States Stuck Between Partisan Health Care Ideas

Many states are hoping for a bipartisan Obamacare fix, but lawmakers in the meantime delivered two very different options for health-care reform.

Ohio Gov. John Kasich, joined by Colorado Gov. John Hickenlooper, speaks during a news conference at the National Press Club on June 27.
AP Photo/Carolyn Kaster, file
Sept. 18, 2017, 8 p.m.

The health care debate appears headed toward presenting states with two very different possible paths—and both have big drawbacks.

Many state leaders are hoping for a bipartisan deal to shore up the current health care system, but lawmakers last week delivered language for two extreme options: One that would provide states more power but less money and another that would shift authority and financial responsibility to the federal government.

“The focus is clearly front-and-center on stabilization. It’s hard enough getting that done and that’s where priorities are,” said Trish Riley, executive director for the National Academy for State Health Policy.

Senate Health committee chair Lamar Alexander said he wants an Affordable Care Act stabilization agreement—possibly including cost-sharing payments, more-flexible state waivers, and allowing more people to buy catastrophic plans—early this week.

Separately, Sens. Bill Cassidy and Lindsey Graham are proposing to give states more power over health care in a last-ditch effort to save their goal to repeal and replace Obamacare. At the other end of the spectrum, many Democrats are rallying around Sen. Bernie Sanders’s push to create a single-payer health care system.

The Graham-Cassidy plan would replace the current tax credits, cost-sharing-reduction subsidies, the Basic Health Program, and Medicaid expansion money with a federal block grant. It would give states leeway over how the money is used and provides state waivers to allow insurers to vary premiums based on factors such as health status. States could also waive the essential health benefits required under the Affordable Care Act.

That plan could face the same opposition from governors and stakeholders as some of the other Republican attempts to overhaul Obamacare, particularly because of the proposed slowed spending for Medicaid.

“Obviously Cassidy-Graham is going to be a saver,” said Chris Sloan, senior manager at Avalere Health. “There’s going to be less federal funding going to the states for health care.”

The liberal-leaning Center on Budget and Policy Priorities estimates that the block grant would provide $239 billion less between 2020 and 2026 than currently projected for Medicaid expansion and marketplace-subsidies spending. The proposed per capita cap on Medicaid would cut funding for the program by $39 billion in 2026. “In general, over time, the plan would punish states that have adopted the Medicaid expansion or been more successful at enrolling low- and moderate-income people in marketplace coverage under the ACA,” the center said.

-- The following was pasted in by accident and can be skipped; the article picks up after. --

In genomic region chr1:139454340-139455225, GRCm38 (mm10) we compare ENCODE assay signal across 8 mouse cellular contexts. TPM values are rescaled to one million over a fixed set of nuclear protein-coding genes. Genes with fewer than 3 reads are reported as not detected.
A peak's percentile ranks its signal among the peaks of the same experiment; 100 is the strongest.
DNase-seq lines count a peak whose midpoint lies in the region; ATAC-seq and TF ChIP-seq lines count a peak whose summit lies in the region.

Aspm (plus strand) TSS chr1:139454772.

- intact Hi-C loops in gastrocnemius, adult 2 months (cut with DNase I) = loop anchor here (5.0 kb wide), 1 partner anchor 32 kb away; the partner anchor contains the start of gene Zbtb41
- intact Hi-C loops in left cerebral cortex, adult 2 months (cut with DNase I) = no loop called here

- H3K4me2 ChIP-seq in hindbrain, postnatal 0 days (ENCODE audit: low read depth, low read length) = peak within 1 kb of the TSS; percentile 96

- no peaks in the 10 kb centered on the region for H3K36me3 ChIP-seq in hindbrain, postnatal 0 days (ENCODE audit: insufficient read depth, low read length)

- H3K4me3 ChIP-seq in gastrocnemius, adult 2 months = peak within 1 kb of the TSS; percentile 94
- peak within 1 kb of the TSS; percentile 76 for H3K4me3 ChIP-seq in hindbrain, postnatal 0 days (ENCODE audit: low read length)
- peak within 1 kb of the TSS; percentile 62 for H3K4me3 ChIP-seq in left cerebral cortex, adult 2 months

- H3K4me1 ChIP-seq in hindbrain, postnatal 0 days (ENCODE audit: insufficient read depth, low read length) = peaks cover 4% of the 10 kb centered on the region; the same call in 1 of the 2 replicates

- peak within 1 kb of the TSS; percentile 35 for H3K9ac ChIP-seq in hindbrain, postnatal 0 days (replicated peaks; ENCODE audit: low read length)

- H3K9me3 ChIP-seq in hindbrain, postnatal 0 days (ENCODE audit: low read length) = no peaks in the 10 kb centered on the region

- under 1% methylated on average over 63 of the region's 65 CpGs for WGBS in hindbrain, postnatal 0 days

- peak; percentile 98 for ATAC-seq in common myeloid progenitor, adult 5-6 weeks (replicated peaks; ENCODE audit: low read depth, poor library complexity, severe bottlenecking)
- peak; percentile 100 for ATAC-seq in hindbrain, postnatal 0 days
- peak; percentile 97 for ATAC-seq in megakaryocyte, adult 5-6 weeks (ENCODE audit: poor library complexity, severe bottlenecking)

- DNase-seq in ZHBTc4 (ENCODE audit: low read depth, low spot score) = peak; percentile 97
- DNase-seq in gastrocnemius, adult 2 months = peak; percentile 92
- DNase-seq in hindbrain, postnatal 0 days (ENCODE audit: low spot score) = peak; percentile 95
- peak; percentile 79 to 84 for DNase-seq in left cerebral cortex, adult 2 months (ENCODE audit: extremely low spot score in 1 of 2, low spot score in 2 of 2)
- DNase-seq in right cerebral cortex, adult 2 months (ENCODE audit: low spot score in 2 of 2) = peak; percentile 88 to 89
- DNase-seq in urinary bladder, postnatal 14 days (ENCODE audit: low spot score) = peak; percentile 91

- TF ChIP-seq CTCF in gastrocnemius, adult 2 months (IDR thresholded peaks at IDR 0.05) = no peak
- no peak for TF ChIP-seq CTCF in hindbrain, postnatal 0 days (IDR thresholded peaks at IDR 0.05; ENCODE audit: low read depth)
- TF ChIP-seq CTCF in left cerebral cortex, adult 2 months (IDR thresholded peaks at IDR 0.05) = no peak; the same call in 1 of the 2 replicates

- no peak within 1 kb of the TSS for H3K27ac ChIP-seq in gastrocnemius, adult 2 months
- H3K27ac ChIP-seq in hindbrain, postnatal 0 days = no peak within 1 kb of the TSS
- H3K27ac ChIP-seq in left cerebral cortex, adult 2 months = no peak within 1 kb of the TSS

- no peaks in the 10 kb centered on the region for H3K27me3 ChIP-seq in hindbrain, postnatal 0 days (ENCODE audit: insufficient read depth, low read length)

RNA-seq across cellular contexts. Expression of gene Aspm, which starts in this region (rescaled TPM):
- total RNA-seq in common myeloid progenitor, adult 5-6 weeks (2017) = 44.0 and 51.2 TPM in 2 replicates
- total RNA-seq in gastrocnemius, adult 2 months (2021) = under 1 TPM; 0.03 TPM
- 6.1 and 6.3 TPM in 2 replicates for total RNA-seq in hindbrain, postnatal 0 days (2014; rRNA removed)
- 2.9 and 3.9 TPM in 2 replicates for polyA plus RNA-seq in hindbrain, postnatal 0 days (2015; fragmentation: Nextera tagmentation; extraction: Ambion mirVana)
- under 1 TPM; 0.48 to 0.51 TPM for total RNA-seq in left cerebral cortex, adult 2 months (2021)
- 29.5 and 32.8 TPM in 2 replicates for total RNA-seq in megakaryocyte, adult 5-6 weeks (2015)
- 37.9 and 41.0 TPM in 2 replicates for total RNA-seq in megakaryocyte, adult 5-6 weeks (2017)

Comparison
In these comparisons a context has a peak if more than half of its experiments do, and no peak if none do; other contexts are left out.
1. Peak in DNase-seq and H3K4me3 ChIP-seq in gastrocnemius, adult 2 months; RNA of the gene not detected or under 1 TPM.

Republican supporters tout the measure as an equalizer between states that expanded Medicaid and those that did not. “When it comes to different states, obviously non-expansion states like Wisconsin are going to finally get some equity in terms of the distribution of Obamacare dollars,” said Sen. Ron Johnson.

But this would likely put Democratic states at a disadvantage. “States come out very differently under Graham-Cassidy,” said health care expert Timothy Jost, a professor at Washington and Lee University School of Law. “Generally, Democratic states do much worse and Republican states do much better.”

Graham boasted last week that they already had about 14 or 15 governors “in the bank.” Utah Gov. Gary Herbert is backing the Republican plan, according to the Associated Press. But Ohio Gov. John Kasich tweeted over the weekend that a sustainable solution to health care requires a bipartisan solution.

States would have a lot less flexibility under the Sanders proposal—the Medicare for All Act— although the plan does allow states to set additional standards when it comes to eligibility, benefits, and minimum provider standards. The plan would largely replace existing federal health programs—including Medicaid, traditional Medicare, and the Children’s Health Insurance Program—and end the Affordable Care Act exchanges.

While the states would not have as much control of health care benefits at the local level, experts say this could help states simplify their budgets.

Cost is a constant concern around single-payer proposals. Some states have attempted to implement their own single-payer proposals, but financing sidelined the ideas. The dynamic would be different if Washington was in charge.

“I think on the financing question, the federal government is in the better position to finance health care,” said Matthew Fiedler, former chief economist for the Obama administration’s Council of Economic Advisers. “There are questions about program design on the state level or federal level … but I think the financing question is fairly clear cut.”

Movement on a single-payer idea is a long way off, and Republican leadership is uncertain whether the Cassidy-Graham proposal has a real chance to pass. For now, Alexander is hoping that lawmakers can meet somewhere in the middle on a smaller measure.

“To get a result, Republicans will have to agree to something, additional funding through the Affordable Care Act, that some are reluctant to support,” Alexander said in prepared remarks. “And Democrats will have to agree to something, more flexibility for states, that some are maybe reluctant to support.”

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